Greene Building History

(taken from the original application for the National Historic Landmarks)

This free-standing, two-story brick building was erected originally as a fireproof college museum for the purpose of preserving and displaying the fossil and mineral collection and library of Thomas Arnold Greene.    The Greene Memorial Museum is a part of the old Milwaukee-Downer campus and is located adjacent to the original college buildings erected between 1897 and 1905. Designed by Alexander C. Eschweiler, Sr., these buildings are already listed in the National Register of Historic Places, Wisconsin Registered Landmarks, and Historic American Buildings survey as the Milwaukee-Downer “Quad.”1 Alexander C. Eschweiler, Sr., was a Milwaukee architect and founder of a family architectural firm that for nearly a century designed many of the area’s most important public, commercial, and industrial buildings as well as prominent homes and churches2. The Eschweiler holdings of the Wisconsin Architectural Archive contains the original architectural plans for the Greene Museum along with a general list of contractors’ construction accounts.

The museum is constructed of brick laid in 115 courses of Flemish bond with brick and concrete foundation. The facade is red brick, some of which was laid in decorative patterns such as chevrons and tiers, especially on the east side of the building to the north of the front door. Red sandstone composes the coping at the roof, at the second story ceiling line, and at the stringline between first and second stories. The roof is a bi­ level, flat roof of composition materials with tin flashing over a layer of cinder fill surrounding a central skylight. Three feet above the skylight is the upper roof level composed of wire glass.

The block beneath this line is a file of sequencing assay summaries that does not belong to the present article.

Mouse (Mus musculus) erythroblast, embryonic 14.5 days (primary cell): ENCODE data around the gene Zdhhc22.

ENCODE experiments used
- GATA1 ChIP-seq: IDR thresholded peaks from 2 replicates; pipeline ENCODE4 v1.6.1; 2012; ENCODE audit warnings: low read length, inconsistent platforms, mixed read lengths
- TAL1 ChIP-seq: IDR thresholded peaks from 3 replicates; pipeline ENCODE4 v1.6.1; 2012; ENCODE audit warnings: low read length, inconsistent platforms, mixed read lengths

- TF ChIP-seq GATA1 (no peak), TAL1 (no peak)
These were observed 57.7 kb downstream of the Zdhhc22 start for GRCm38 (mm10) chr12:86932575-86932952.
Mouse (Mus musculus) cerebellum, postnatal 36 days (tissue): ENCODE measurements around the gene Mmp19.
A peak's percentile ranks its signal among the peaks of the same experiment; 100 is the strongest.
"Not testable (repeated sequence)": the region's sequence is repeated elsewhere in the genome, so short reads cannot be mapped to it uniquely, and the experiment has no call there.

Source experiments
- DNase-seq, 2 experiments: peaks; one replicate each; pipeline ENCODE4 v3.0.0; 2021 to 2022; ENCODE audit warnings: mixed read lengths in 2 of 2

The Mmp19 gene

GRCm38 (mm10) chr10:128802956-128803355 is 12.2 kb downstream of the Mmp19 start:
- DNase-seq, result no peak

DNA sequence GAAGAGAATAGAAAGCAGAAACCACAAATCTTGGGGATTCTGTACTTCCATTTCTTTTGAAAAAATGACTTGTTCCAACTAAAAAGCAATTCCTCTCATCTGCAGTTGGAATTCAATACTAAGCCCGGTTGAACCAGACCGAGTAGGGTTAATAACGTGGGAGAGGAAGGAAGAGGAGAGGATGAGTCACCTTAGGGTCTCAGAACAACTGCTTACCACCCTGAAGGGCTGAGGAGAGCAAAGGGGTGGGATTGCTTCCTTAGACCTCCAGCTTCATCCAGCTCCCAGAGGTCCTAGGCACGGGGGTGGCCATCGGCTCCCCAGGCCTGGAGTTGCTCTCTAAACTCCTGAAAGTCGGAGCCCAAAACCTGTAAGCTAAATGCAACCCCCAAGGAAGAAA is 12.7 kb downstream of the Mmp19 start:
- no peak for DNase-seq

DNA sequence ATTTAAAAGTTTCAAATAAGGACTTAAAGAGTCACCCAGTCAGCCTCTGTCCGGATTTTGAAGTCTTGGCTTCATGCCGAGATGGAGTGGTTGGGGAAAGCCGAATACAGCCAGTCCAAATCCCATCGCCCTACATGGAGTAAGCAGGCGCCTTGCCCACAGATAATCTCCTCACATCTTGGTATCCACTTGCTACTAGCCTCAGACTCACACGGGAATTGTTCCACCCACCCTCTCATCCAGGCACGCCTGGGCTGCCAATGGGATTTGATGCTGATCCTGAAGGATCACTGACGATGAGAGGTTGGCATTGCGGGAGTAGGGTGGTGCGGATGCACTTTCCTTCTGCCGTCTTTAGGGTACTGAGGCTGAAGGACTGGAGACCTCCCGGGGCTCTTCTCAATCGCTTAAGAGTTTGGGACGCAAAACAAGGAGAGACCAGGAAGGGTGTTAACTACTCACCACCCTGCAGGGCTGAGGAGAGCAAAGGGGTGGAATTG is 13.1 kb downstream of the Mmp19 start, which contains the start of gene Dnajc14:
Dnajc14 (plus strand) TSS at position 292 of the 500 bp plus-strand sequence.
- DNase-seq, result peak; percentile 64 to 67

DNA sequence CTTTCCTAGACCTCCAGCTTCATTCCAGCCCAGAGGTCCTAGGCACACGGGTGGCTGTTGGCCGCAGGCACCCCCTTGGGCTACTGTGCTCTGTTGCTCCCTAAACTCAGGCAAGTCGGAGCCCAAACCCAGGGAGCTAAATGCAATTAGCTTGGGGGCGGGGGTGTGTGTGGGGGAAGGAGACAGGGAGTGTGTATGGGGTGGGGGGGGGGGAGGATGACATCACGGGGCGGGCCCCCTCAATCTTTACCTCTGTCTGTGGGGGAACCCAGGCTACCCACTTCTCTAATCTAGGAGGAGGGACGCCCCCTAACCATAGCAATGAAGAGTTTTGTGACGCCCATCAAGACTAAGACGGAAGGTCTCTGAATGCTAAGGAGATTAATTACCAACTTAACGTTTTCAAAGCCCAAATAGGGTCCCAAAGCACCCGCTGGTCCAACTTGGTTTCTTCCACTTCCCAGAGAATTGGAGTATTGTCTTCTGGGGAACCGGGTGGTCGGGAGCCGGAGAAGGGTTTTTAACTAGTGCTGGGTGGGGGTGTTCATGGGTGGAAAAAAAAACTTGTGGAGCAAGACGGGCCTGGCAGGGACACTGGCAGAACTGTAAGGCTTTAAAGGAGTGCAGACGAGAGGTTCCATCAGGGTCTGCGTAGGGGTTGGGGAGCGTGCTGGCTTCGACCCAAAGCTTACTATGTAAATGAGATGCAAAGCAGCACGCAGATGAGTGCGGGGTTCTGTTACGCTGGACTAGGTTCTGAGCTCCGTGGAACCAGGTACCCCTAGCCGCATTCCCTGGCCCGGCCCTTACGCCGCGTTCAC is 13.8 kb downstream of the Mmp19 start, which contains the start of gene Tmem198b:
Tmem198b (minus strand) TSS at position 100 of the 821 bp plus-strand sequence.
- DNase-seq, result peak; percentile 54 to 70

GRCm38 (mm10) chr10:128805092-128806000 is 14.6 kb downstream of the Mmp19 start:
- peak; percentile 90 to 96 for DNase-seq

Designed to be fireproof in order to protect the collection, the building was constructed almost exclusively of brick and concrete.      Steel beams support some of the internal structure, including an unusual system of concrete beams supporting the main floor.         The windows are patented fireproof windows with metal frames and chain pulleys; each window bears a metal plate indicating it was manufactured by Biersach & Niedermeyer Sheetmetal Works, 212-220 5th St., Milwaukee. The east door is wooden batten style with wrought-iron door handle and hinges. Lake Superior red sandstone pilasters topped by stylized leaf scroll carving flank the door, and the sandstone typanum above the door is carved with Greene Memorial Museum and branches with oak leaves and acorns crossed over a centralized coat-of-arms. On the north side of the door is a large electric coachlight with copper trim. Sawed red sandstone is used as window sills and keystones in upper story windows, as stringlines, and as decorative touches within the brickwork. Mortar between the bricks has struck mortar joints and was tinted to match the color of the red sandstone. The doorstep is a large, pink sandstone slab. The concrete front stoop with wrought iron railings, which faces east, is a replacement for the original, much larger staircase; this is the only significant alteration to the building. The original front staircase was L-shaped with concrete steps running east above the landing and north below it. Brick walls topped by stone coping flanked the stairs, and below the upper set of steps was a brick and concrete archway; this staircase was removed in 1949 because of archway deterioration.